Role of gut microbiota, gut-brain, and gut liver axes in physiological regulation of inflammation, energy balance, and metabolism

Over the past 10 years, gut microbiota composition and activity have been increasingly associated with host energy, glucose and lipid metabolism. Evidence suggests that gut microbes communicate with host mammalian cells, however, the key mechanisms remain poorly understood. External factors such as nutrients, dietary habits, but also pollutants or food additives may influence this multifaceted ecosystem. Microbial metabolites and components have been shown to interact with specific host receptors involved in the control of energy metabolism by a gut-to-brain axis (e.g., gut peptides, neurotransmitters) but also in the gut-to-liver axis (e.g., metabolic endotoxemia, short-chain fatty acids), thereby leading to dynamic interactions between microbes, dietary elements and organs.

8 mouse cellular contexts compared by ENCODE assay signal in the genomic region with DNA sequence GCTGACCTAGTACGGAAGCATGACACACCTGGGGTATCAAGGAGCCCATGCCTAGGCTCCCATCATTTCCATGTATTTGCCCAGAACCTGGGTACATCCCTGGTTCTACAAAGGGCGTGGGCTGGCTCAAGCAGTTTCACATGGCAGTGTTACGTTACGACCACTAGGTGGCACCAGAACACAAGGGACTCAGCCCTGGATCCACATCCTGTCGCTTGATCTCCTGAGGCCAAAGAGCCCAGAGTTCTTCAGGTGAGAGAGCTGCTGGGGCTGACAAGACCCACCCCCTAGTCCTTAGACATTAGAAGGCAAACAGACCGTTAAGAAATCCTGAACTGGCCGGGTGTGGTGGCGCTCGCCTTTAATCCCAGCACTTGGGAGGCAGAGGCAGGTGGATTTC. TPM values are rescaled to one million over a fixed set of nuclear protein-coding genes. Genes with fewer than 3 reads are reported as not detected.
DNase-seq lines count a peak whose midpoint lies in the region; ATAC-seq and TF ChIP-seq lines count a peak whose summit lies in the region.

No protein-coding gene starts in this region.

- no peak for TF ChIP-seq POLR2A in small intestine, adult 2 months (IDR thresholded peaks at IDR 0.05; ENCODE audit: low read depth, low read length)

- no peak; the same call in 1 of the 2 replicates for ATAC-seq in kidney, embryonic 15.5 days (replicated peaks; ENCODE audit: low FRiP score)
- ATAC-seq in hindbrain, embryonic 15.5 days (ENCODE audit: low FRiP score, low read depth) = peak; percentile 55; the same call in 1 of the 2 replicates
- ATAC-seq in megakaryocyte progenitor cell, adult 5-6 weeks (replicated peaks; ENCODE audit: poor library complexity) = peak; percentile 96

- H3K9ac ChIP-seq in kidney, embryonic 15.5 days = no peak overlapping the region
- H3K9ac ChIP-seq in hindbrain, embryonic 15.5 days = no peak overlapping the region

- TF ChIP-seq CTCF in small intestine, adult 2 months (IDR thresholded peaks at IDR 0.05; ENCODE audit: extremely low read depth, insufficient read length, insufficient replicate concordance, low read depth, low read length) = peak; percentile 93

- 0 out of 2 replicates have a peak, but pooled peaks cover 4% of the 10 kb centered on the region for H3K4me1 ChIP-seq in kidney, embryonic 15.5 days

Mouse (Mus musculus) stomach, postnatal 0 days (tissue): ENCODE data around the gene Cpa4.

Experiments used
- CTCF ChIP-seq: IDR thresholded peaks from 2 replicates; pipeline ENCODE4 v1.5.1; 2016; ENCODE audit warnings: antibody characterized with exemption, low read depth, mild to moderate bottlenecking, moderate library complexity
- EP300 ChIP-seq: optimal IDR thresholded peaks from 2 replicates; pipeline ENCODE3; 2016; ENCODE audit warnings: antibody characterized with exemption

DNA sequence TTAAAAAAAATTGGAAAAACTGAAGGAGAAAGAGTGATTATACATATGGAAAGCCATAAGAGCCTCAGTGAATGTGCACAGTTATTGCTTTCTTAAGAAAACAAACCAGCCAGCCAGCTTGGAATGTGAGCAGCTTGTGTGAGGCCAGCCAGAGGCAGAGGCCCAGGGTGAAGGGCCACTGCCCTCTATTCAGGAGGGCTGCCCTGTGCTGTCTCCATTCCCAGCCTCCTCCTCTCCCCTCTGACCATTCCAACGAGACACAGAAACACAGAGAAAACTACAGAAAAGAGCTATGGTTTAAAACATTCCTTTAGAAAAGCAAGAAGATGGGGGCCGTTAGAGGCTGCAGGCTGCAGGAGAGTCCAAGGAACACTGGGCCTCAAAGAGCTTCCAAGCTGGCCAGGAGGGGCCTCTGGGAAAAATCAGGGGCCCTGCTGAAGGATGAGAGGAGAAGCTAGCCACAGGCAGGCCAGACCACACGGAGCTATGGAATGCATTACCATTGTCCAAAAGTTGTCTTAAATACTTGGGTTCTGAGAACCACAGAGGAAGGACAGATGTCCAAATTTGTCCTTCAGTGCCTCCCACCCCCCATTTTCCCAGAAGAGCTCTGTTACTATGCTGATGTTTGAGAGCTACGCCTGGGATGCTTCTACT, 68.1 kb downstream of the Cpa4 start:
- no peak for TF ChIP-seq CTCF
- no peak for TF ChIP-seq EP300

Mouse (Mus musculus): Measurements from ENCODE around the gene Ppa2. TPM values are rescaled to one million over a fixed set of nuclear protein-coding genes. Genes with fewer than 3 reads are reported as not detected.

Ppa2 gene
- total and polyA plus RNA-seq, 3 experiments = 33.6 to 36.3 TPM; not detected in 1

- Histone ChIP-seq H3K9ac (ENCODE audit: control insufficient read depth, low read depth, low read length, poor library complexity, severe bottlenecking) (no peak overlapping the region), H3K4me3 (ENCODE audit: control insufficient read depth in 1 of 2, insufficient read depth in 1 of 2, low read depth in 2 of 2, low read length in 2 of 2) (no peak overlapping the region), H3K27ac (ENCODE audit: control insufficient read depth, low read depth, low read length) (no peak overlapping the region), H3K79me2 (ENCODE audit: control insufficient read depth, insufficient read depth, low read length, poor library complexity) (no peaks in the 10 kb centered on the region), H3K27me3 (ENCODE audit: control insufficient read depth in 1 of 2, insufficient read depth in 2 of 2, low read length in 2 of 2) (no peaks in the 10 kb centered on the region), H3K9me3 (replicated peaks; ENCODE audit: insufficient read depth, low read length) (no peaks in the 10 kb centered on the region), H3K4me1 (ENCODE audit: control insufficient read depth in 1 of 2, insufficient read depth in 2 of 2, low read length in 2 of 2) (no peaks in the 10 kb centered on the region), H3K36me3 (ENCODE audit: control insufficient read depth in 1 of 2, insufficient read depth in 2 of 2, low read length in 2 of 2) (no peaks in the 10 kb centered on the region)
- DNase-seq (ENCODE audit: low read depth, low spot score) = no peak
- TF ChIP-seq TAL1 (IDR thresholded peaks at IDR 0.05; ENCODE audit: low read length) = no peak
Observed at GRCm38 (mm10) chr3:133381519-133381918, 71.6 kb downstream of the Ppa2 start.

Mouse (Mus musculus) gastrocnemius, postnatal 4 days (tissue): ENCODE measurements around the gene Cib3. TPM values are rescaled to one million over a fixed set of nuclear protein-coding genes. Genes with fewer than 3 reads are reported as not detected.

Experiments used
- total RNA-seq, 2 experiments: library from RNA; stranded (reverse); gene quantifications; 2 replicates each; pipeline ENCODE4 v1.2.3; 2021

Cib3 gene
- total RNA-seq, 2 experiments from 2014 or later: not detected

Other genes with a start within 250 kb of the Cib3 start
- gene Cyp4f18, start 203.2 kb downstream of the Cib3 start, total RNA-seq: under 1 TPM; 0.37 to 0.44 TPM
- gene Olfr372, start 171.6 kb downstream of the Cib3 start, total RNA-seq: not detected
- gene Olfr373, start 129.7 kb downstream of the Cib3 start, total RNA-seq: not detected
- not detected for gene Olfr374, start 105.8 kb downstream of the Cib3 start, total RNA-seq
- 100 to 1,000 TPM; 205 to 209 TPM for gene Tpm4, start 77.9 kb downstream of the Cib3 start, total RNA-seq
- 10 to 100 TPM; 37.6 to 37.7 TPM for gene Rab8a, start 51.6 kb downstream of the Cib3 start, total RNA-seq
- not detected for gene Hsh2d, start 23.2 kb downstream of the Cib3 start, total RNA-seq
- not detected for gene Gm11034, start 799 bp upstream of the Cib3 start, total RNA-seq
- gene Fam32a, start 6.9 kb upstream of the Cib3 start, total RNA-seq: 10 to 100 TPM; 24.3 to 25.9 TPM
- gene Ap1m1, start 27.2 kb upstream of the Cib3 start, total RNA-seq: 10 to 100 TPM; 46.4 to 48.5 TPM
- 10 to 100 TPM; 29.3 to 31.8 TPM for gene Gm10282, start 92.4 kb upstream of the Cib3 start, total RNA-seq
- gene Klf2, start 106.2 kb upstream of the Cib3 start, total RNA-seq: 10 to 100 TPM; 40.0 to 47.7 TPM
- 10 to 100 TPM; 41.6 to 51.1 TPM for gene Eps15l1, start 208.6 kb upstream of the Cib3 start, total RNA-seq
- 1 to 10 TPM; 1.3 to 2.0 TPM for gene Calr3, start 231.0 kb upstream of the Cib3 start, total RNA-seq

The editors of AJP - E&M encourage submissions of novel data highlighting novel mechanisms of actions related to gut brain and gut liver axes, and eventually suggesting how such findings may become a novel therapeutic target. We will consider both original research articles and review articles. For review articles only, authors should email the editorial office (karen.dodson@wustl.edu) with a pre-submission inquiry including a working title, author and affiliation list, abstract, and brief outline of the content for approval by the editors.

Submission Deadline: September 30, 2017

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